2011-02-16 / Front Page

DAM good system for cops

by Eric Levine Editor


Deputy Sheriff Matt Armstrong checks information on the touch-screen laptop in his patrol car. (Photo by Eric Levine) Deputy Sheriff Matt Armstrong checks information on the touch-screen laptop in his patrol car. (Photo by Eric Levine) There were 33,330 calls to Central Dispatch in 2010 that required responses from law enforcement, everything from abandoned vehicles and allergic reactions to criminal sexual conduct and weapons offenses. When and where did they occur? Is there a pattern?

What are the busiest booking periods in the jail? What can police expect when they respond to a call?

Two grants awarded to the Sanilac County Sheriff Department are providing the technology to answer these and other questions, and to provide valuable information for road patrol deputies, corrections officers in the jail, and some local police departments.

Data Analysis and Mapping- D.A.M. - is the system purchased through federal stimulus grants. The sheriff department received $223,000 for jail management, and $566,647 for law enforcement information sharing. The money bought hardware and software for the system, along with the training to use them.

“Only three of these grants were given (in Michigan) and we received two,” said Sheriff Garry Biniecki, who credited his undersheriff, Brad Roff, with writing the successful applications.

Deputy Sheriff Matt Armstrong, a road patrol officer, knows the value of the system.

Armstrong has one of the 40 laptop computers that are now in police cars in the sheriff department and participating departments in Deckerville, Lexington, Peck and Sandusky.

With the touch-screen laptop, Armstrong can get the information he needs for traffic stops or complaint calls, without going through Central Dispatch. H can run license plates and drivers’ licenses. When he responds to a domestic violence call and the identified suspect has fled, he can run the name for vehicle information and home address. Armstrong can also check arrest warrants, sex offender status, and any other information stored in Central Dispatch or statewide.

Armstrong, and other officers that have D.A.M. laptops, can also obtain the history of complaints for any address that he’s dispatched to. He can enter the address in his computer, and learn if there have been domestic violence, illegal drugs, weapons, mental illness incidents, etc. at the residence. He can also learn if there are officer safety alerts.

When he’s finished with the complaint, Armstrong is able to complete the report on the laptop and forward it to his supervisor in the sheriff department.

Whether he’s in Melvin in the southern part of the county, or Minden City in the north, he can wrap up the report from his car, so he doesn’t have to drive to the department in Sandusky.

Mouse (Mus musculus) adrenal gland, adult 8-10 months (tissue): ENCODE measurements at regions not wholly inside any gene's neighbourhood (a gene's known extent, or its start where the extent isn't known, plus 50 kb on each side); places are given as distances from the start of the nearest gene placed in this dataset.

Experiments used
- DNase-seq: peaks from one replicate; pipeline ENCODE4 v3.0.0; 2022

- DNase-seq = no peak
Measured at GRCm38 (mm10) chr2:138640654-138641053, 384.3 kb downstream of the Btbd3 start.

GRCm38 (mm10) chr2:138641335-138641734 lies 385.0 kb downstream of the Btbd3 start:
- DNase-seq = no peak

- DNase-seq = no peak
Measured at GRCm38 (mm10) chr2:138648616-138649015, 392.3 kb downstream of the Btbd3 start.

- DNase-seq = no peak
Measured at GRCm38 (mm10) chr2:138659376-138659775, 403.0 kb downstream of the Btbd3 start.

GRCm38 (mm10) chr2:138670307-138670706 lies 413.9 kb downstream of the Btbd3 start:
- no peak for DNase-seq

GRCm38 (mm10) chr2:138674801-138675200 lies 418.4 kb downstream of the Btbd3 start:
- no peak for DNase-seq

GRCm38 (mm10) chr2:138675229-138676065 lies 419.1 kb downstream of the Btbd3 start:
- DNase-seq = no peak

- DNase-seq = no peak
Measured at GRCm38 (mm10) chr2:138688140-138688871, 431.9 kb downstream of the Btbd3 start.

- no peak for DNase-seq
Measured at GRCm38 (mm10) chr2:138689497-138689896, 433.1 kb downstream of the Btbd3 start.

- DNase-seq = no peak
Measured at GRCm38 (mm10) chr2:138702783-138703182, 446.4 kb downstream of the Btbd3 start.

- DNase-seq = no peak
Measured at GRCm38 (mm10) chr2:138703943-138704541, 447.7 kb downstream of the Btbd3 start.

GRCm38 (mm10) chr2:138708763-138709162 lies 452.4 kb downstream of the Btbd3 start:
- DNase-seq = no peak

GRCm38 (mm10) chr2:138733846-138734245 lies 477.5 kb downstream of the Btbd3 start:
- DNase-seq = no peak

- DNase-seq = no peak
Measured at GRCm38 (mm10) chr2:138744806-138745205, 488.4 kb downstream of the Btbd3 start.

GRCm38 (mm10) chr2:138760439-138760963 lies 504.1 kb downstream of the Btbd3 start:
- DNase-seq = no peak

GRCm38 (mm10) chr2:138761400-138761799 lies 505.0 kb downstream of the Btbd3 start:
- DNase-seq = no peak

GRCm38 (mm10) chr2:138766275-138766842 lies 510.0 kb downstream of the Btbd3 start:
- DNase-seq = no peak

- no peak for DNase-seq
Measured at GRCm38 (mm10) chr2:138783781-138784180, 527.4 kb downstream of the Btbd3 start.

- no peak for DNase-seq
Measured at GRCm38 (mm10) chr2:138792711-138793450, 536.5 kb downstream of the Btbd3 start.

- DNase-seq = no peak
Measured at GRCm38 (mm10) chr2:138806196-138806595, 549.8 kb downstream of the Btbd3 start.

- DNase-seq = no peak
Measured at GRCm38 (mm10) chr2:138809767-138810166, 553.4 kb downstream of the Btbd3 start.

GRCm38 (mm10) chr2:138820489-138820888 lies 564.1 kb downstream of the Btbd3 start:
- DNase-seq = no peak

“It’s very efficient,” said Armstrong. It keeps “police officers on the road, where we need to be for the public.”

Jail Administrator Nick Romzek also knows the value of the new equipment. His corrections officers now carry hand-held scanners that are used to track prisoner movement through barcoded wristbands or identification cards.

For example, if an inmate’s lawyer were to claim his client didn’t get recreation time on a certain date, the staff could call up scanned information stored in the control room, showing the inmate’s location any time of day. Or, if the prisoner takes medication, the dates and times of when it’s dispensed are also scanned.

“We can show a computer print-out. It’s a liability tool,” said Romzek.

Scanners are also used by detectives to keep track of evidence in criminal investigations. Thanks to D.A.M., detectives have a computerized chain of evidence from the crime scene, to the evidence room, to the crime lab, to court trials, and final disposition.

Because the new software was purchased from the same vendor the department has used since 1990, all the data over the past 21 years is now in the new system.

From criminal cases and traffic accidents, to booking in the jail, there’s a wealth of information available.

For example, officers can call up data on larcenies countywide, then zero in on a particular city, village or township, or a single business or residential address, the system will cough up times, dates, locations, etc.

“If you want to know it, it will generate it,” said the sheriff.

D.A.M. is a crime-solving tool, because if there are patterns or trends, they’ll show up in the mapping analysis. Officers can obtain information gathered today, last year, or anytime in the past two decades.

The historical data can also help better manage manpower. Romzek can find out the busiest booking times, and re-align staff. Biniecki and his law enforcement supervisors can adjust road patrols if D.A.M. shows a pattern of criminal activity, or a higher volume of traffic accidents at certain intersections.

Who else can profit from D.A.M.? A township board that wants the state to install a traffic light at a rural intersection can get historical data on motor vehicle crashes to support their claims that the light is necessary.

Sheriff Biniecki noticed some dead deer on the road recently, and asked the computer for information on cardeer accidents. He was surprised at the D.A.M. answer - there had been 33 accidents over an eight-day period, which is a high number for winter.

“I need to do a public service announcement” to warn motorists, Biniecki said.

“It’ll change the way we do business around here,” said the sheriff about the new system.

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